Socially Safe Parents – What Do We Tell Them?

Socially Safe Parentsby Kerry & Stacy of SociallySafe www.sociallysafe.ca

Have you ever wondered what we tell parents? As you’ve mostly likely gathered, we at #SociallySafe speak to a number of students, but we also talk to parents about social media, online safety and cyberbullying. Guess what we tell them… that we actually really like social media.

That doesn’t mean that we think you should break the age restrictions and sign up behind your parents backs, it doesn’t mean you need to be on every single platform. What it means is we think it’s a great tool when used how it was meant to be used.

So when we talk to parents we tell them where you guys are hanging out, we tell them if it’s a photo, video, or text only app. We explain to them what geotagging and hashtags are. We talk to them about the privacy settings, and safety concerns associated with each platform. We explain why each platform has age restrictions. For most of us parents we didn’t grow up with social media so it makes us nervous. It’s something so new we are just learning it ourselves. When we read the papers and articles, most of the things we read are all the negatives of social media because that’s what is usually talked about. It’s not very often you hear good news stories about Snapchat or other platforms, or positive ways people are using social media.

We tell the parents that they need to be on it as well, if you are on it or asking questions your parents should be as well. That even if they have no intention of tweeting or snapping a story they need to educate themselves about the platforms. We suggest they sit with you and have you explain to them how you use each platform. Let’s face it, you guys know better how to use the platforms then we do so why not let you teach your parents. The parents we’ve spoken to really like this idea, why don’t you try it with your parents.

We talk to the parents about online stranger danger and habits we sometimes create by allowing you to go to the computer every day at the same time and that we recommend they change it up. We explain what chat rooms are and how they work. We also tell the parents what we tell you, that if you are online you need to have your parents connected with you if you are embarrassed to have mom or dad following you on Instagram create a fake account together with no identifying features so you know it’s mom/dad but your friends don’t. We also tell them, as well also tell you – they need your password. You live in a digital world and are posting everything online, who you are with and what you are doing. So many of the apps are for the here and now like Snapchat Stories it can’t wait until you get home to post it. We also suggest that the parents sit with you and go through your accounts together, talk about who you are connected to, what you post, but also what your friends post and say, that too is creating an online image of you. If you have friends who are always using bad language and posting inappropriate things that too may impact you and the way people see you.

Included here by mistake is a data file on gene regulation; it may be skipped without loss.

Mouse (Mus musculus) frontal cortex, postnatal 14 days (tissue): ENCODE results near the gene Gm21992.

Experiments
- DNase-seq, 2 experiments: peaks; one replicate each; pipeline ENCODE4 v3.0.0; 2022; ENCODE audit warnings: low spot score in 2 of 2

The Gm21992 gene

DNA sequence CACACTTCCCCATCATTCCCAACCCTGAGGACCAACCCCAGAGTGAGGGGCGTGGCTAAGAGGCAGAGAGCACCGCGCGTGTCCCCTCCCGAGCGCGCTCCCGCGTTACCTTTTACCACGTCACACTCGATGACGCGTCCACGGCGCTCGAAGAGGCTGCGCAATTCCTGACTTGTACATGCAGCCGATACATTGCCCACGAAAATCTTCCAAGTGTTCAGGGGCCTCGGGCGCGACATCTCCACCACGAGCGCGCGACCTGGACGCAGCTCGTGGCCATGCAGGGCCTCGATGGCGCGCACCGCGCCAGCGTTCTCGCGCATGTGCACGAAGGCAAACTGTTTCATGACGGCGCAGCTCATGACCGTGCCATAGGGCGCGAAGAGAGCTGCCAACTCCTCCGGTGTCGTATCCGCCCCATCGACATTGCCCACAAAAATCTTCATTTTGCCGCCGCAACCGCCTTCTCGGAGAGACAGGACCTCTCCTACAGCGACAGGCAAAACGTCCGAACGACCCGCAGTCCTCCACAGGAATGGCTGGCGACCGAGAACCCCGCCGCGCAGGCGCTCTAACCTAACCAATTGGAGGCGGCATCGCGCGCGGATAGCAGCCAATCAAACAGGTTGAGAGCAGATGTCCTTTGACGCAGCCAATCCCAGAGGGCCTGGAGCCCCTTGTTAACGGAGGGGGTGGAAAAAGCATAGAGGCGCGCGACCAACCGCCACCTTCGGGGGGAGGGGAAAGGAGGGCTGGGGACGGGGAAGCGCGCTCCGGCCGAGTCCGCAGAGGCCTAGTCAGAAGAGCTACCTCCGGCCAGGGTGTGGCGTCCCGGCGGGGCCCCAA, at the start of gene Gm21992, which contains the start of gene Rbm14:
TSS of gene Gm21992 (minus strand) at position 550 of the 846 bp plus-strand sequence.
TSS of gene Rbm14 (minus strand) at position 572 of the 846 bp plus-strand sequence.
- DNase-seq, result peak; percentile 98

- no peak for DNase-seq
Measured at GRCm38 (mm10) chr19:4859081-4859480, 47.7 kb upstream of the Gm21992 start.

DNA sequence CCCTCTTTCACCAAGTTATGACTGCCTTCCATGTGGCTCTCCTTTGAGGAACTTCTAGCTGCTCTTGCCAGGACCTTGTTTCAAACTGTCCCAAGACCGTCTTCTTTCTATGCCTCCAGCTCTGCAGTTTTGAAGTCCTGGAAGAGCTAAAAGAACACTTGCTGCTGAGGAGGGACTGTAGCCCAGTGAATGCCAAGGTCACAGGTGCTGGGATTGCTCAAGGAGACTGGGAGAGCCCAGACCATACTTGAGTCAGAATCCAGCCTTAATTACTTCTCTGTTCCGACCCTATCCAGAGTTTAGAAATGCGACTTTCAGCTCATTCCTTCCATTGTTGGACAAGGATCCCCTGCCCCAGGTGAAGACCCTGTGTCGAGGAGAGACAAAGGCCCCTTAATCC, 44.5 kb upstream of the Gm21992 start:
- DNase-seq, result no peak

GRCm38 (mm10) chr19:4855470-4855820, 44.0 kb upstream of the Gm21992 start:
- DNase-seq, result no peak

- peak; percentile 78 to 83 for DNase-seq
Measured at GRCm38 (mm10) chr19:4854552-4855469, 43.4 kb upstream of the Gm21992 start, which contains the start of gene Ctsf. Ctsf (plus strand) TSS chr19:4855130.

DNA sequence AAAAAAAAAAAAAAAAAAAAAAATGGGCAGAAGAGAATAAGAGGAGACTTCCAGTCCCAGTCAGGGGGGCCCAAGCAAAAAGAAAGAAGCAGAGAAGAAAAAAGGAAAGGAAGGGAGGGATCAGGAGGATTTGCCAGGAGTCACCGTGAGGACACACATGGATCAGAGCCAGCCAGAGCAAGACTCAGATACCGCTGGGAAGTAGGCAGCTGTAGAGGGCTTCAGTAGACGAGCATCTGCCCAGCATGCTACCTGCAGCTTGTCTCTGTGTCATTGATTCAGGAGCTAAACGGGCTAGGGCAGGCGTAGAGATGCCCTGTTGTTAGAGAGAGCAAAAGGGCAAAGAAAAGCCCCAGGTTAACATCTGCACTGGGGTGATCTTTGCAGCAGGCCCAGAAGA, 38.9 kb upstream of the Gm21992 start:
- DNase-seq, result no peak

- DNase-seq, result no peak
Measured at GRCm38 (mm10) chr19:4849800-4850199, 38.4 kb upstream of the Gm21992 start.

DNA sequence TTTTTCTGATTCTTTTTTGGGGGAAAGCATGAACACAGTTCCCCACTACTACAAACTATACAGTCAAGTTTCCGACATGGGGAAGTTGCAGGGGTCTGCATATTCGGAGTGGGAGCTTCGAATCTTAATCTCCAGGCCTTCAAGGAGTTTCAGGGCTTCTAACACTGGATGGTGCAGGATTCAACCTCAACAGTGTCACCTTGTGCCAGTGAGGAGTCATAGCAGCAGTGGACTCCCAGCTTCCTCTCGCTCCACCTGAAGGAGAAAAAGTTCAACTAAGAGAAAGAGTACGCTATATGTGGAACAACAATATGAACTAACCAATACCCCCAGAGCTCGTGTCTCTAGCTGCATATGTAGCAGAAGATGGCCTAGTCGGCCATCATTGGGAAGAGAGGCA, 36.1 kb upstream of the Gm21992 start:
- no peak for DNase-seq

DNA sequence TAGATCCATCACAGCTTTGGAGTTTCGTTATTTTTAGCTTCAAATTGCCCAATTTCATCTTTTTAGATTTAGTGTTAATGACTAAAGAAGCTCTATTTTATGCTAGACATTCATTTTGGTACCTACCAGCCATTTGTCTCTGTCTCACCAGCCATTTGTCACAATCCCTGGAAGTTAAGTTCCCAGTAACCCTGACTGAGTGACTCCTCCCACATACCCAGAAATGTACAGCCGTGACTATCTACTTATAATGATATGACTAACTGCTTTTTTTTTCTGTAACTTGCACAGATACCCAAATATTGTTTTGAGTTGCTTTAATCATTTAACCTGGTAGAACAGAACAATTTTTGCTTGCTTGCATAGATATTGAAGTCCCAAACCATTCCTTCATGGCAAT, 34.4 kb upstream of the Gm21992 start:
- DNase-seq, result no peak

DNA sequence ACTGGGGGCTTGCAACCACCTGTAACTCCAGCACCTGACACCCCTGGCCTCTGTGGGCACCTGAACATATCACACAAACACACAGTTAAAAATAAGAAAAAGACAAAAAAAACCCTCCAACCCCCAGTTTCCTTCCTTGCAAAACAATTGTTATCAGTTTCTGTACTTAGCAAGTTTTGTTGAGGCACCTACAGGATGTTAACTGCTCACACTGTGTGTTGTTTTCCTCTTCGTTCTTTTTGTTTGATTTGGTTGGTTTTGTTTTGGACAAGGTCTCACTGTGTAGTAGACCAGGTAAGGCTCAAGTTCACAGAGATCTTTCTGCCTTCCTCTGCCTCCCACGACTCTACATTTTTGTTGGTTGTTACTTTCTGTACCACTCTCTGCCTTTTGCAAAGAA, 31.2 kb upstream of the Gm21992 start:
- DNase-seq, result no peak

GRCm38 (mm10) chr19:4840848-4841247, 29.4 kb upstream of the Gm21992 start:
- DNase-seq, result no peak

We also recommend that phones and devices not be up in your rooms, research has proven that teens/tweens actually need more sleep than they get and by having your phone or device with you at night you tend to stay on it later, wake up throughout the night to check and make sure you’re not missing out on anything (FOMO). We also suggest creating or downloading a social media contract that you create together with some rules and guidelines.
We also chat about parents sharing information of their kids on their Facebook & other social platforms and pages, what pictures and things are mom and dad saying about you online? This too will have an impact on your digital footprint.

After we get through all of the safety concerns we tell them that even though it can be overwhelming, we still really do like it, and that with their guidance they can actually help you on it, and that it’s a fantastic tool when you use it the way it was intended to be used. Social media was not developed as a means to post mean and cruel things about people, it was meant to connect people. A way for people to communicate positively. It can be a wonderful tool for researching for a school project never before could we tweet a business or person and get a response, now you can ask your questions and most will answer you. It’s a way to showcase the positive things you are doing, your volunteer work, if you play a sport and are hoping for a scholarship have your parents video you and create YouTube video’s that showcase your skills. We know that you will be Googled for jobs and university/college so post positive, talk to you parents about social media and get them involved.

Comment below to ask Kerry & Stacy of SociallySafe any Social Media related questions or to suggest topics you would like to learn about.

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